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Prognostic Significance of the Number of Postoperative Intraperitoneal Chemotherapy Cycles for Patients With Advanced Epithelial Ovarian Cancer
  1. Rudy S. Suidan, MD*,
  2. Qin Zhou, MA,
  3. Alexia Iasonos, PhD,
  4. Roisin E. O’Cearbhaill, MD,§,
  5. Dennis S. Chi, MD*,§,
  6. Kara C. Long Roche, MD*,
  7. Edward J. Tanner, MD*,
  8. John Denesopolis, BS*,
  9. Richard R. Barakat, MD*,§ and
  10. Oliver Zivanovic, MD, PhD*,§
  1. *Gynecology Service, Department of Surgery,
  2. Department of Epidemiology and Biostatistics, and
  3. Gynecologic Medical Oncology Service, Department of Medicine, Memorial Sloan Kettering Cancer Center; and
  4. §Weill Cornell Medical College, New York, NY.
  1. Address correspondence and reprint requests to Oliver Zivanovic, MD, PhD, Gynecology Service, Department of Surgery, Memorial Sloan Kettering Cancer Center, 1275 York Ave, H-1320, New York, NY, 10065. E-mail: gynbreast{at}mskcc.org.
  1. Presented in part at the 45th Annual Meeting of the Society of Gynecologic Oncologists, Tampa, FL, March 22 to 25, 2014.

Abstract

Objective Phase 3 trials have demonstrated a survival advantage for patients with optimally debulked epithelial ovarian cancer who received intravenous (IV) and intraperitoneal (IP) chemotherapy compared with IV therapy alone. This was despite a significant proportion of patients in the IV/IP arms not completing all 6 planned cycles. Our objective was to evaluate the prognostic significance of the number of IV/IP cycles administered.

Methods/Materials Data were analyzed for all patients with stage III to IV epithelial ovarian cancer who underwent optimal primary cytoreduction followed by 1 or more cycles of IV/IP chemotherapy from January 2005 to July 2011 at our institution. A landmark analysis was performed to associate progression-free survival (PFS) and overall survival (OS) with the number of IV/IP cycles given.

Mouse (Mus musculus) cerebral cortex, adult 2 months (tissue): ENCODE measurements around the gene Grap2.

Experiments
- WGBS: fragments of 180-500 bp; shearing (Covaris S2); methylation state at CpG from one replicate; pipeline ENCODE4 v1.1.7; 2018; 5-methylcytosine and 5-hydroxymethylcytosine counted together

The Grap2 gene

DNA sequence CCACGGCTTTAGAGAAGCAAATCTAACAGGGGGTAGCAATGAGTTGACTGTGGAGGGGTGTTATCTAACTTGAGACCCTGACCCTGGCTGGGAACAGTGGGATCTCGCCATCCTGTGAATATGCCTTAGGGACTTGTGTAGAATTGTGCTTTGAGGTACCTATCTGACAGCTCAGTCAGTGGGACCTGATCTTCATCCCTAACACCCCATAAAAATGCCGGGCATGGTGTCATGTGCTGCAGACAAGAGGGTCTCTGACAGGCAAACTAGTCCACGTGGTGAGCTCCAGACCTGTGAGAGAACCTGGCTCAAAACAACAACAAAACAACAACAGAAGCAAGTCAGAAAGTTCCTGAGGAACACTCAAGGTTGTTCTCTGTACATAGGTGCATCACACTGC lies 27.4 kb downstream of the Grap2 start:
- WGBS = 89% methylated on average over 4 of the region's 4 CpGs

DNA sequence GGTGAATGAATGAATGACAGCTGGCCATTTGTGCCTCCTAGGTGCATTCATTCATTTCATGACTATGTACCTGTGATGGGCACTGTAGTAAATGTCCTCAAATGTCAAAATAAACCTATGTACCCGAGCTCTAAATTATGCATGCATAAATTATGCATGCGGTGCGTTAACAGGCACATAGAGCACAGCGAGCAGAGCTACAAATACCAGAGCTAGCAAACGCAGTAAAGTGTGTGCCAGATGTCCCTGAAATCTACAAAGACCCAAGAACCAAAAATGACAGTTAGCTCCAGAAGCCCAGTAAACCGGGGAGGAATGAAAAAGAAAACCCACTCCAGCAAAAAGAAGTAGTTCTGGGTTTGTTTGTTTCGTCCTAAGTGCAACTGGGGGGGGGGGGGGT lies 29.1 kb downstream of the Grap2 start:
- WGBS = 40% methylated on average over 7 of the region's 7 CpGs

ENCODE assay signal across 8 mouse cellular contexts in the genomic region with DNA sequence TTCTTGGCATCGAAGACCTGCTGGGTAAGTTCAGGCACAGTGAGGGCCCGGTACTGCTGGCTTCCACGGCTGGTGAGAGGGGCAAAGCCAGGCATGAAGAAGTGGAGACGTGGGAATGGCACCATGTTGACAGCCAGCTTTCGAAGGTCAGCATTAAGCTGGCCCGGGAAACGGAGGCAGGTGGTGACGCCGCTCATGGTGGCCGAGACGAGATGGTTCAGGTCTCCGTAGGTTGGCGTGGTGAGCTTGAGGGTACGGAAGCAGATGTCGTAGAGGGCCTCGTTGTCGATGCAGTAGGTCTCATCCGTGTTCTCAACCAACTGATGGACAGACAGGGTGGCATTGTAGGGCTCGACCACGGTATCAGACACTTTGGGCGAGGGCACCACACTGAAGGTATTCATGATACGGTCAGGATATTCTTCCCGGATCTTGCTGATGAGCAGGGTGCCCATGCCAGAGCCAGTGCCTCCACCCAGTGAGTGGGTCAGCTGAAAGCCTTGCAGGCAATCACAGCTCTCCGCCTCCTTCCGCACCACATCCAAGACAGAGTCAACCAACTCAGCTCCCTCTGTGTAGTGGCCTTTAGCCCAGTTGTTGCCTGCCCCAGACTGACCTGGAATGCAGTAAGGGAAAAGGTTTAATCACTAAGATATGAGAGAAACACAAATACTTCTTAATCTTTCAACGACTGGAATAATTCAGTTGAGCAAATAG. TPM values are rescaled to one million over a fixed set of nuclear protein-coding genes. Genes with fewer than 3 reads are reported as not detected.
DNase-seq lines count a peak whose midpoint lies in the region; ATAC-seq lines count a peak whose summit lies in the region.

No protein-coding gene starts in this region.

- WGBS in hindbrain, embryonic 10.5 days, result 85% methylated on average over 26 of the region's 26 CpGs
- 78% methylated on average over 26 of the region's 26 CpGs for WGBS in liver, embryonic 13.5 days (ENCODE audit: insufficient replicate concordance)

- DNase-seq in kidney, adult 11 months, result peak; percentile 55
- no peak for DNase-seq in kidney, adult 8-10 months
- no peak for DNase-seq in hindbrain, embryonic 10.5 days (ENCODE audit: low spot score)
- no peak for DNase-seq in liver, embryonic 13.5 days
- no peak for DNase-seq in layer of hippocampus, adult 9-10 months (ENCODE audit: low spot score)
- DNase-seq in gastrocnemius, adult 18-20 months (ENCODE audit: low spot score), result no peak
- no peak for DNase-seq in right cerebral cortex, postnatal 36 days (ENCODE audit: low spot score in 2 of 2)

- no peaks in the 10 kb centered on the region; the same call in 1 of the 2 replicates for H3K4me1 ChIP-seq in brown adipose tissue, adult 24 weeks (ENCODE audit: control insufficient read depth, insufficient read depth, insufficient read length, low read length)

Results We identified 201 patients; 26 (13%) received 1 to 2 cycles of IV/IP chemotherapy, 41 (20%) received 3 to 4 cycles, and 134 (67%) received 5 to 6 cycles. The 5-year PFS for patients who received 1 to 2, 3 to 4, and 5 to 6 cycles was 18%, 29%, and 17%, respectively. The 5-year OS for patients who received 1 to 2, 3 to 4, and 5 to 6 cycles was 44%, 54%, and 57%, respectively. There was no significant difference in PFS (P = 0.31) or OS (P = 0.14) between the 3 groups. The most common reason for discontinuing IV/IP therapy was treatment-related toxicity (77%). Postoperative complications were the most common reason for not initiating IV/IP therapy (42%) in patients who subsequently transitioned to it.

Conclusions We did not detect a significant survival difference between patients who received 1 to 2, 3 to 4, or 5 to 6 IV/IP chemotherapy cycles. Women may still derive a survival benefit if they receive fewer than 6 IV/IP cycles.

  • Ovarian cancer
  • Intraperitoneal chemotherapy
  • Progression-free survival
  • Overall survival

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Footnotes

  • Supported by the Roy M. Speer Foundation and the National Institutes of Health P30 CA008748 core grant.

  • The authors declare no conflicts of interest.

  • Supplemental digital content is available for this article. Direct URL citation appears in the printed text and is provided in the HTML and PDF versions of this article on the journal’s Web site (www.ijgc.net).

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